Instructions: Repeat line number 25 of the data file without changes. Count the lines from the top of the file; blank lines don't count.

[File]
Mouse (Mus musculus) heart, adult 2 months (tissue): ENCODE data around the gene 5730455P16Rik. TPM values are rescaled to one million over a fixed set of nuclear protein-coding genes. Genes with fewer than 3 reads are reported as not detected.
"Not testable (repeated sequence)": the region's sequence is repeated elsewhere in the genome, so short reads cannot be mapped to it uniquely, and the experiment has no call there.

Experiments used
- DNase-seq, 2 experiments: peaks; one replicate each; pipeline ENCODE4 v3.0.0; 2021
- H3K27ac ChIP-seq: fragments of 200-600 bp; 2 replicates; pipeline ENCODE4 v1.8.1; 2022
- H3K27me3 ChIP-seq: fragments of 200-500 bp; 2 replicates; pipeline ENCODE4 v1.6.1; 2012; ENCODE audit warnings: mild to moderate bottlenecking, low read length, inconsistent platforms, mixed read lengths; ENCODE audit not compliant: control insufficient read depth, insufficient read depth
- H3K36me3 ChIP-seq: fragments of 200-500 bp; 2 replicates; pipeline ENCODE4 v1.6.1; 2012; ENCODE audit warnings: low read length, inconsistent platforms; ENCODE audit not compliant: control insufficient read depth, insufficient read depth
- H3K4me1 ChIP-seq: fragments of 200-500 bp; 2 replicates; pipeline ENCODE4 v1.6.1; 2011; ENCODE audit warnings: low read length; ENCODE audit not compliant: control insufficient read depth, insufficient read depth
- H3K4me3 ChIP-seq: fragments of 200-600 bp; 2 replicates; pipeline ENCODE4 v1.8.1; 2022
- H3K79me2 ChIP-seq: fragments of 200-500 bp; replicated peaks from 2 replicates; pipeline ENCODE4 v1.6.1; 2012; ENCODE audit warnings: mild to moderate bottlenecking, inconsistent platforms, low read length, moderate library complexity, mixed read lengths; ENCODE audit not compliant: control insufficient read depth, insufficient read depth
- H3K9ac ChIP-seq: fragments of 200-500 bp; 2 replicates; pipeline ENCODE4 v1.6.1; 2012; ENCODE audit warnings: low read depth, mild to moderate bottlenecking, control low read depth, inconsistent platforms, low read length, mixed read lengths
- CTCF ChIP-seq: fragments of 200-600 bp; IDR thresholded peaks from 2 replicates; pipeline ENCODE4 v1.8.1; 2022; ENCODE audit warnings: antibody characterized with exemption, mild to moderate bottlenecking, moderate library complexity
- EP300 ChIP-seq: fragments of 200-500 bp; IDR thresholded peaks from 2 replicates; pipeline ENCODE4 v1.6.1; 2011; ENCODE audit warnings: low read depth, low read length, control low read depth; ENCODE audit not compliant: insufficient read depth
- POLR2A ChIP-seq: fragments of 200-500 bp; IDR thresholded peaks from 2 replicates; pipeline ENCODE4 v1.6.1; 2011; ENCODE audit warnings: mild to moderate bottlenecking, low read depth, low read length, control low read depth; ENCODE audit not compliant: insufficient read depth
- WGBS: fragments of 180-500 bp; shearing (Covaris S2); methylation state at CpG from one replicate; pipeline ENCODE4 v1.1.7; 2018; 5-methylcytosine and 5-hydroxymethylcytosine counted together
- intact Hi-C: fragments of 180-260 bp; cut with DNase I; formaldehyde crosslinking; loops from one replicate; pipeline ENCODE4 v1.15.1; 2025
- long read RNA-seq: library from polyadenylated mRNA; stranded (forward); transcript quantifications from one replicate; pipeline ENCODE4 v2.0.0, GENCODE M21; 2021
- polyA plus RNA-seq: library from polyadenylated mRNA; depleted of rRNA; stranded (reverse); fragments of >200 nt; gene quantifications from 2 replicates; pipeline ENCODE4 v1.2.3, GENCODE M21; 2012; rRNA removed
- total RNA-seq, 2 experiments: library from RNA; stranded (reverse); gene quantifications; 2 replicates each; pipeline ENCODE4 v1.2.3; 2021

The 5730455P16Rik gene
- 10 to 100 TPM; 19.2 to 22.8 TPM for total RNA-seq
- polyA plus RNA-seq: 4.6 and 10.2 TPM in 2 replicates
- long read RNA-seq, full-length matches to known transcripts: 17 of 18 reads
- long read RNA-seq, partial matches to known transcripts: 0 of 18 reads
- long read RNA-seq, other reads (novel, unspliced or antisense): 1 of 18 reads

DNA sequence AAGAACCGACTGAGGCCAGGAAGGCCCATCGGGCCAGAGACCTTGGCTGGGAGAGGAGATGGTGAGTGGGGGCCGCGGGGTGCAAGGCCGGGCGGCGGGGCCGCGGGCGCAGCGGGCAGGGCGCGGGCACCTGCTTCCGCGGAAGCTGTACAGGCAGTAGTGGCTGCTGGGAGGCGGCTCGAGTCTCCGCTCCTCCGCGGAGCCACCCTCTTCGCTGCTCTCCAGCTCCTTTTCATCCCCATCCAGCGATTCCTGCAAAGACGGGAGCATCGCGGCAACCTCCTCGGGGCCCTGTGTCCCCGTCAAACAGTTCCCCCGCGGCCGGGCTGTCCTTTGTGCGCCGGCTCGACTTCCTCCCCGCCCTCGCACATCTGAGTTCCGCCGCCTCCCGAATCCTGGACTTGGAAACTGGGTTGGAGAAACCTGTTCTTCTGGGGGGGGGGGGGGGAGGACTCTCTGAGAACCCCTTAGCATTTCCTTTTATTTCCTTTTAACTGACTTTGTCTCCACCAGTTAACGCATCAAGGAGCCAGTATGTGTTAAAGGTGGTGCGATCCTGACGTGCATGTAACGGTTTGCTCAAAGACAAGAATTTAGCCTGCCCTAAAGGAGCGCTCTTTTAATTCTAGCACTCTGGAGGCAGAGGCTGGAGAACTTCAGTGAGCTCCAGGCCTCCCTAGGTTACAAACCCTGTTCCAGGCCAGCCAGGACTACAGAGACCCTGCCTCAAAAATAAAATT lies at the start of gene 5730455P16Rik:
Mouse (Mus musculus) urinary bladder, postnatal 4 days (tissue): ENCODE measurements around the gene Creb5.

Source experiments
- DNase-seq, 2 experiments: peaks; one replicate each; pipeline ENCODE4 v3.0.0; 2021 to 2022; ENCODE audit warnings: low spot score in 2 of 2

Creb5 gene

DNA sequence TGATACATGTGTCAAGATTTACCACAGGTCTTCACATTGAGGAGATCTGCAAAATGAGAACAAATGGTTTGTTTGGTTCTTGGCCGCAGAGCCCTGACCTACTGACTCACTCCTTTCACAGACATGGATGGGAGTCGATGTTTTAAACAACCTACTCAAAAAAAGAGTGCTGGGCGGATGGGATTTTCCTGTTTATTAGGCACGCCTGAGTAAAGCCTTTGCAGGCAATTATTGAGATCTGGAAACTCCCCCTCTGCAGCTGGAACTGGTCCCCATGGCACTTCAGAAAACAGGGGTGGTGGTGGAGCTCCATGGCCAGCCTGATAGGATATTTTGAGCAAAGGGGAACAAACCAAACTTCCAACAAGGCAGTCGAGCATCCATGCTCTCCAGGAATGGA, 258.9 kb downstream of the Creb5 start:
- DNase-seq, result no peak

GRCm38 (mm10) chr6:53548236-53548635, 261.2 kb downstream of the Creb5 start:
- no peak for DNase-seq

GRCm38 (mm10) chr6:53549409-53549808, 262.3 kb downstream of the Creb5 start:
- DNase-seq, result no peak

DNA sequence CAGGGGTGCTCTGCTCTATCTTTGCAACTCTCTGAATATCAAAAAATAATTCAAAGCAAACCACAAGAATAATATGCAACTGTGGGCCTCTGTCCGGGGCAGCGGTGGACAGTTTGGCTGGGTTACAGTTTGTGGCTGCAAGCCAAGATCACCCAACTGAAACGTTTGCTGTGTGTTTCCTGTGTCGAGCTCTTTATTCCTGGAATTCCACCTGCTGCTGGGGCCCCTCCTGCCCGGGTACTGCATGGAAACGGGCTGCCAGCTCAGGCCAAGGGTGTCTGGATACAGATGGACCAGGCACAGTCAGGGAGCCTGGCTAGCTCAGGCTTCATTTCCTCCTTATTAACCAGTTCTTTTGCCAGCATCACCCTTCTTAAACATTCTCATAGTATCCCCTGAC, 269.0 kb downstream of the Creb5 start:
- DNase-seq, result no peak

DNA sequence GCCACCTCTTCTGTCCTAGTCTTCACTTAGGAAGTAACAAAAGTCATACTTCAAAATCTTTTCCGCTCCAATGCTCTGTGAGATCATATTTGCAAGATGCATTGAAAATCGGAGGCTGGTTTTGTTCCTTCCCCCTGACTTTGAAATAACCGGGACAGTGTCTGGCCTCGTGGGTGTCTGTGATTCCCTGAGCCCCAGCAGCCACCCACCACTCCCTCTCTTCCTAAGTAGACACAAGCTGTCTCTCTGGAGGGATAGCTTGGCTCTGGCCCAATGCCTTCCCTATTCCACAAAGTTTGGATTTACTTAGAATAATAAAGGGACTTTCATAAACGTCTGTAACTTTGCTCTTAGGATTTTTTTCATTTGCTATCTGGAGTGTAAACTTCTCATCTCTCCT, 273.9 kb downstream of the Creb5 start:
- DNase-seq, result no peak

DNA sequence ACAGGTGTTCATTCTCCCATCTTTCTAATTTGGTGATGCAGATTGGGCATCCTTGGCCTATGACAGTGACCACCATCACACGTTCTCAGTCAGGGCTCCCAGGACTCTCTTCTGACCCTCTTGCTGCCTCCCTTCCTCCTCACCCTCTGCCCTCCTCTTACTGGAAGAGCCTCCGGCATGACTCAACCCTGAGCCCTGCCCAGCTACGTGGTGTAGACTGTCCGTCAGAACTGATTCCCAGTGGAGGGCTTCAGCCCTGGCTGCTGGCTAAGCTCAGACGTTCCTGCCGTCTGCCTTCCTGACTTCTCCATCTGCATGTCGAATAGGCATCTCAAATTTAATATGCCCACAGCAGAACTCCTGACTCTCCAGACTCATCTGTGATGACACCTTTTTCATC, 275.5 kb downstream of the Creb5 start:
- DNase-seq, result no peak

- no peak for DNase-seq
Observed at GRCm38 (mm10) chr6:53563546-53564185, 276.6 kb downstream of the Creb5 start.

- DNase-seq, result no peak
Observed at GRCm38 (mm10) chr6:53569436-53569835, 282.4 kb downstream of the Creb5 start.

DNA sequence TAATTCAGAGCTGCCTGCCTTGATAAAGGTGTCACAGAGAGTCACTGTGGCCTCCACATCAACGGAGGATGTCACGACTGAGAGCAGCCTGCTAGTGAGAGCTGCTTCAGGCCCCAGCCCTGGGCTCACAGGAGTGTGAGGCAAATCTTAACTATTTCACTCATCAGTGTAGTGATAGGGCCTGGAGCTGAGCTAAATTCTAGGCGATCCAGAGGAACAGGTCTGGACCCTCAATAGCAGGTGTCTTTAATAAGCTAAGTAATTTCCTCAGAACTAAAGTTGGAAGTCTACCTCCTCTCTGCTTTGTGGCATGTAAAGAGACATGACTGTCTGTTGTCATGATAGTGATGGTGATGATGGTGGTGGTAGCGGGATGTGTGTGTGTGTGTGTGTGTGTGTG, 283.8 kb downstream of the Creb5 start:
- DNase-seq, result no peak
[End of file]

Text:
- long read RNA-seq, other reads (novel, unspliced or antisense): 1 of 18 reads